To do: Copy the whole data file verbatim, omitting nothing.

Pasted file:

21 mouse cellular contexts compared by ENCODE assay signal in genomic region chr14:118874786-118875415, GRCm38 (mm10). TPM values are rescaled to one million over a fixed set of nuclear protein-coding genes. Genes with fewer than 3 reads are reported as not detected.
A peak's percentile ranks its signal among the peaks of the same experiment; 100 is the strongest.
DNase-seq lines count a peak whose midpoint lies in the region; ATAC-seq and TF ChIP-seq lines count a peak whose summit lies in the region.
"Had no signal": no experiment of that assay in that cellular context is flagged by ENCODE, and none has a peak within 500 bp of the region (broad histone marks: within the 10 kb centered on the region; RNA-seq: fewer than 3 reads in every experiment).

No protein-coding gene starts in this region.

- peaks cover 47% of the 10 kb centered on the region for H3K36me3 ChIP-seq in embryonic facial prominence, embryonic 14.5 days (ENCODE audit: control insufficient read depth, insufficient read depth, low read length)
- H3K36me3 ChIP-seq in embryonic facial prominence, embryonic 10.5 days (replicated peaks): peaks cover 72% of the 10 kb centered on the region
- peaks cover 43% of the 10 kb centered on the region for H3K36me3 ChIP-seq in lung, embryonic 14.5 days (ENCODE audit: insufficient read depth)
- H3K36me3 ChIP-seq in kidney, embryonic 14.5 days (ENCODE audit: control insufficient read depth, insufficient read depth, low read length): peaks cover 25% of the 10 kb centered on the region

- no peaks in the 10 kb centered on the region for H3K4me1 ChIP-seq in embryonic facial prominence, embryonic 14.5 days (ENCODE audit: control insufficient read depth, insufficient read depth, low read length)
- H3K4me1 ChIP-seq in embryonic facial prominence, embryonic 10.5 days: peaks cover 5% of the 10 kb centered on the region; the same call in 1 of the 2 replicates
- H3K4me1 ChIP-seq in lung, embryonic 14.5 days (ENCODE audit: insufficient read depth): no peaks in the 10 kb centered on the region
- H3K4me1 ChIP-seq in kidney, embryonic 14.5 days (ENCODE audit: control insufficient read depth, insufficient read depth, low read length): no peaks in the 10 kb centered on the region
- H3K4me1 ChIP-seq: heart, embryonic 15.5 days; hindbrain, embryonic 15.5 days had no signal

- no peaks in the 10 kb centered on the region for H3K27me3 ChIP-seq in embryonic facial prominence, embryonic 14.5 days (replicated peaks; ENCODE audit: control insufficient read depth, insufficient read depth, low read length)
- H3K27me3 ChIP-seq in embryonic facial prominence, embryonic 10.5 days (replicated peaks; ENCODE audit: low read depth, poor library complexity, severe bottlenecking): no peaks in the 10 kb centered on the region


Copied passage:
21 mouse cellular contexts compared by ENCODE assay signal in genomic region chr14:118874786-118875415, GRCm38 (mm10). TPM values are rescaled to one million over a fixed set of nuclear protein-coding genes. Genes with fewer than 3 reads are reported as not detected.
A peak's percentile ranks its signal among the peaks of the same experiment; 100 is the strongest.
DNase-seq lines count a peak whose midpoint lies in the region; ATAC-seq and TF ChIP-seq lines count a peak whose summit lies in the region.
"Had no signal": no experiment of that assay in that cellular context is flagged by ENCODE, and none has a peak within 500 bp of the region (broad histone marks: within the 10 kb centered on the region; RNA-seq: fewer than 3 reads in every experiment).

No protein-coding gene starts in this region.

- peaks cover 47% of the 10 kb centered on the region for H3K36me3 ChIP-seq in embryonic facial prominence, embryonic 14.5 days (ENCODE audit: control insufficient read depth, insufficient read depth, low read length)
- H3K36me3 ChIP-seq in embryonic facial prominence, embryonic 10.5 days (replicated peaks): peaks cover 72% of the 10 kb centered on the region
- peaks cover 43% of the 10 kb centered on the region for H3K36me3 ChIP-seq in lung, embryonic 14.5 days (ENCODE audit: insufficient read depth)
- H3K36me3 ChIP-seq in kidney, embryonic 14.5 days (ENCODE audit: control insufficient read depth, insufficient read depth, low read length): peaks cover 25% of the 10 kb centered on the region

- no peaks in the 10 kb centered on the region for H3K4me1 ChIP-seq in embryonic facial prominence, embryonic 14.5 days (ENCODE audit: control insufficient read depth, insufficient read depth, low read length)
- H3K4me1 ChIP-seq in embryonic facial prominence, embryonic 10.5 days: peaks cover 5% of the 10 kb centered on the region; the same call in 1 of the 2 replicates
- H3K4me1 ChIP-seq in lung, embryonic 14.5 days (ENCODE audit: insufficient read depth): no peaks in the 10 kb centered on the region
- H3K4me1 ChIP-seq in kidney, embryonic 14.5 days (ENCODE audit: control insufficient read depth, insufficient read depth, low read length): no peaks in the 10 kb centered on the region
- H3K4me1 ChIP-seq: heart, embryonic 15.5 days; hindbrain, embryonic 15.5 days had no signal

- no peaks in the 10 kb centered on the region for H3K27me3 ChIP-seq in embryonic facial prominence, embryonic 14.5 days (replicated peaks; ENCODE audit: control insufficient read depth, insufficient read depth, low read length)
- H3K27me3 ChIP-seq in embryonic facial prominence, embryonic 10.5 days (replicated peaks; ENCODE audit: low read depth, poor library complexity, severe bottlenecking): no peaks in the 10 kb centered on the region